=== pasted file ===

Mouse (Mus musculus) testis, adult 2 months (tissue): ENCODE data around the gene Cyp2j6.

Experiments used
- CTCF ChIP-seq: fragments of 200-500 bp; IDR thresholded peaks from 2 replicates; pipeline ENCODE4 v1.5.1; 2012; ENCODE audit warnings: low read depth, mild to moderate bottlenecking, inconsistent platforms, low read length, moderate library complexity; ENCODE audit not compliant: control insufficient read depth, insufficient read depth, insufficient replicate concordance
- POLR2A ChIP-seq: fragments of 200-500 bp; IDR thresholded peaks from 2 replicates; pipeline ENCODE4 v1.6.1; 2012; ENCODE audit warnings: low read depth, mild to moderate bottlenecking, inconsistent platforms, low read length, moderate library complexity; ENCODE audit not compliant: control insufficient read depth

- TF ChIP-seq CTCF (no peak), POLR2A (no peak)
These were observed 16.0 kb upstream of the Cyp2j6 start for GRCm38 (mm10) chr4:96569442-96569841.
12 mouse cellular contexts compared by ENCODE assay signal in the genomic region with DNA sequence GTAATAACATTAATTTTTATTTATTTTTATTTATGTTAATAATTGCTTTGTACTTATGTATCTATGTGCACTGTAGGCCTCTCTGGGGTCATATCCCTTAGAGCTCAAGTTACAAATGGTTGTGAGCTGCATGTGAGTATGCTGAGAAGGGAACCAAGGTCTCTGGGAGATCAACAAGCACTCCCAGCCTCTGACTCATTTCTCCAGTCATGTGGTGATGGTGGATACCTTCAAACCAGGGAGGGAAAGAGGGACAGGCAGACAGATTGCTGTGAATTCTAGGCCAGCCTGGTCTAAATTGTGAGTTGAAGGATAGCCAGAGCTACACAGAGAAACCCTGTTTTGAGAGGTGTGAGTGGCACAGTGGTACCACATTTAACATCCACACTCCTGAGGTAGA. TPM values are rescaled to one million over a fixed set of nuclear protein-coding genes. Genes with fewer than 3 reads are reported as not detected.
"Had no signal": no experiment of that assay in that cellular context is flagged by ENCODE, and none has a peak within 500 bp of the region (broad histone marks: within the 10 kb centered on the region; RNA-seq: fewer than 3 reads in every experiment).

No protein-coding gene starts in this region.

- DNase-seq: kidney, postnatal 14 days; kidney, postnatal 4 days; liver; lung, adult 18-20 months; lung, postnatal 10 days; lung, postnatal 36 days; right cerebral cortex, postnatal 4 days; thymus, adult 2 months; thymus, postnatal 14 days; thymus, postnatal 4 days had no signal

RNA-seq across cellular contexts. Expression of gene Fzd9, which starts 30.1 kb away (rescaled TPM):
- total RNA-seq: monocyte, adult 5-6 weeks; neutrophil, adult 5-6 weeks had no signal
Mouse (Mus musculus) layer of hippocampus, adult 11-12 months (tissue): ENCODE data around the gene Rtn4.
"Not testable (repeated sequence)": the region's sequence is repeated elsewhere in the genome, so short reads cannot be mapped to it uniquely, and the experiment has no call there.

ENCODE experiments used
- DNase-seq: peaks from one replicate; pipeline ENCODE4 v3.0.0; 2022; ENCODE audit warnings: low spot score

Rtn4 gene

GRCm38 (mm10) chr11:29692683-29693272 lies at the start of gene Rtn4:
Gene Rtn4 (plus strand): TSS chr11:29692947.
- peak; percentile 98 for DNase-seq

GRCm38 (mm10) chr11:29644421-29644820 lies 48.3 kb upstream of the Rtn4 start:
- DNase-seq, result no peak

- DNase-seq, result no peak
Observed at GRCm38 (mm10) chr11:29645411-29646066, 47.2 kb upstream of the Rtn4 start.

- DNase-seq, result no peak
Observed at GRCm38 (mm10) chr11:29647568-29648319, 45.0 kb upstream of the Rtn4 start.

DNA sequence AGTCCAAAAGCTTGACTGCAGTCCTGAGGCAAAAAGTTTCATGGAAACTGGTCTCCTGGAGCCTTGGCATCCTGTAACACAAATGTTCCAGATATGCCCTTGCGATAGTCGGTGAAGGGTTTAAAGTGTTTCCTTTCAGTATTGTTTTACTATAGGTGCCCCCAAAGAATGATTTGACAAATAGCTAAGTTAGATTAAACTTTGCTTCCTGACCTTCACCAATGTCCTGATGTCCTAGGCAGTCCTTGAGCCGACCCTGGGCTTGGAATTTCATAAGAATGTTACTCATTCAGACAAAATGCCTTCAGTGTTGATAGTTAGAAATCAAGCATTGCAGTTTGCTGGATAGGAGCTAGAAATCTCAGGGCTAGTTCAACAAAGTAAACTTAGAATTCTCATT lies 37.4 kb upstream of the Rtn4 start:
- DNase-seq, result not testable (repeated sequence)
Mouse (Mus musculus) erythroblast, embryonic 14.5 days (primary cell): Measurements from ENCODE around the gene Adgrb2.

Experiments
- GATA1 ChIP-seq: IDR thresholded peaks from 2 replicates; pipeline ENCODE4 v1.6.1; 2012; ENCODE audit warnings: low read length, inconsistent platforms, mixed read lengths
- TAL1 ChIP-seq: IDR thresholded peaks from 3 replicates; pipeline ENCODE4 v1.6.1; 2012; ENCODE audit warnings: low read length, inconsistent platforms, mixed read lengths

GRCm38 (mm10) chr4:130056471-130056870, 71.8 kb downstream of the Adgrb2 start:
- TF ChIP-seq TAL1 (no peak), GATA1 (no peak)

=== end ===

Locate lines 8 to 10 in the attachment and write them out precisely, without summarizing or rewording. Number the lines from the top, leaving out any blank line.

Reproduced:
"Had no signal": no experiment of that assay in that cellular context is flagged by ENCODE, and none has a peak within 500 bp of the region (broad histone marks: within the 10 kb centered on the region; RNA-seq: fewer than 3 reads in every experiment).

No protein-coding gene starts in this region.

- DNase-seq: kidney, postnatal 14 days; kidney, postnatal 4 days; liver; lung, adult 18-20 months; lung, postnatal 10 days; lung, postnatal 36 days; right cerebral cortex, postnatal 4 days; thymus, adult 2 months; thymus, postnatal 14 days; thymus, postnatal 4 days had no signal